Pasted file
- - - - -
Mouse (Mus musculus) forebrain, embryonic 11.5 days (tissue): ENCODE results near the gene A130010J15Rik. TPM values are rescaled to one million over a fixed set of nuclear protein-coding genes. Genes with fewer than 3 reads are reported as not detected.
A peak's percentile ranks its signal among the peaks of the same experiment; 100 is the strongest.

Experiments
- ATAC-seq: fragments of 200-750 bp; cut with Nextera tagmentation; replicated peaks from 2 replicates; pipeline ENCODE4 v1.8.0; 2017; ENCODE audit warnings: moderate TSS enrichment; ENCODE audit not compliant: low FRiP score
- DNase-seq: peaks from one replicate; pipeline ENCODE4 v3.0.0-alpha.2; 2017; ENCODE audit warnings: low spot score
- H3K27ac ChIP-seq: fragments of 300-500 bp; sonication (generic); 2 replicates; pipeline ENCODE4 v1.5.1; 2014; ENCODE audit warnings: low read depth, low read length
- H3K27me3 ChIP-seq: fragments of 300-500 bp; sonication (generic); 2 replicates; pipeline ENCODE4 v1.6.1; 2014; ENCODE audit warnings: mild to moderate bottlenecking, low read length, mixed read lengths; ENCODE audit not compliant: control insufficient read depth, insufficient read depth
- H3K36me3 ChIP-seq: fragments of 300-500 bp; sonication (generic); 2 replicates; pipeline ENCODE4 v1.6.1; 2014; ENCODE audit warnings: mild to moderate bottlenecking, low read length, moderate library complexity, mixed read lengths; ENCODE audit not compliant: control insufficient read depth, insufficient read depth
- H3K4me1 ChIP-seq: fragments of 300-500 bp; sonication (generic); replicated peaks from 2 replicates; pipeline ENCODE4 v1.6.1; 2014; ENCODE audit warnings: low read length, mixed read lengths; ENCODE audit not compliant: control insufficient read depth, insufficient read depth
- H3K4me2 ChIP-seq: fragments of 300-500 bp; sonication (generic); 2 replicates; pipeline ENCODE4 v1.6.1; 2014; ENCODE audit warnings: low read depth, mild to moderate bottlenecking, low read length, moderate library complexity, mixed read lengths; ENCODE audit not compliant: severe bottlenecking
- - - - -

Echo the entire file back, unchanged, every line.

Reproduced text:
Mouse (Mus musculus) forebrain, embryonic 11.5 days (tissue): ENCODE results near the gene A130010J15Rik. TPM values are rescaled to one million over a fixed set of nuclear protein-coding genes. Genes with fewer than 3 reads are reported as not detected.
A peak's percentile ranks its signal among the peaks of the same experiment; 100 is the strongest.

Experiments
- ATAC-seq: fragments of 200-750 bp; cut with Nextera tagmentation; replicated peaks from 2 replicates; pipeline ENCODE4 v1.8.0; 2017; ENCODE audit warnings: moderate TSS enrichment; ENCODE audit not compliant: low FRiP score
- DNase-seq: peaks from one replicate; pipeline ENCODE4 v3.0.0-alpha.2; 2017; ENCODE audit warnings: low spot score
- H3K27ac ChIP-seq: fragments of 300-500 bp; sonication (generic); 2 replicates; pipeline ENCODE4 v1.5.1; 2014; ENCODE audit warnings: low read depth, low read length
- H3K27me3 ChIP-seq: fragments of 300-500 bp; sonication (generic); 2 replicates; pipeline ENCODE4 v1.6.1; 2014; ENCODE audit warnings: mild to moderate bottlenecking, low read length, mixed read lengths; ENCODE audit not compliant: control insufficient read depth, insufficient read depth
- H3K36me3 ChIP-seq: fragments of 300-500 bp; sonication (generic); 2 replicates; pipeline ENCODE4 v1.6.1; 2014; ENCODE audit warnings: mild to moderate bottlenecking, low read length, moderate library complexity, mixed read lengths; ENCODE audit not compliant: control insufficient read depth, insufficient read depth
- H3K4me1 ChIP-seq: fragments of 300-500 bp; sonication (generic); replicated peaks from 2 replicates; pipeline ENCODE4 v1.6.1; 2014; ENCODE audit warnings: low read length, mixed read lengths; ENCODE audit not compliant: control insufficient read depth, insufficient read depth
- H3K4me2 ChIP-seq: fragments of 300-500 bp; sonication (generic); 2 replicates; pipeline ENCODE4 v1.6.1; 2014; ENCODE audit warnings: low read depth, mild to moderate bottlenecking, low read length, moderate library complexity, mixed read lengths; ENCODE audit not compliant: severe bottlenecking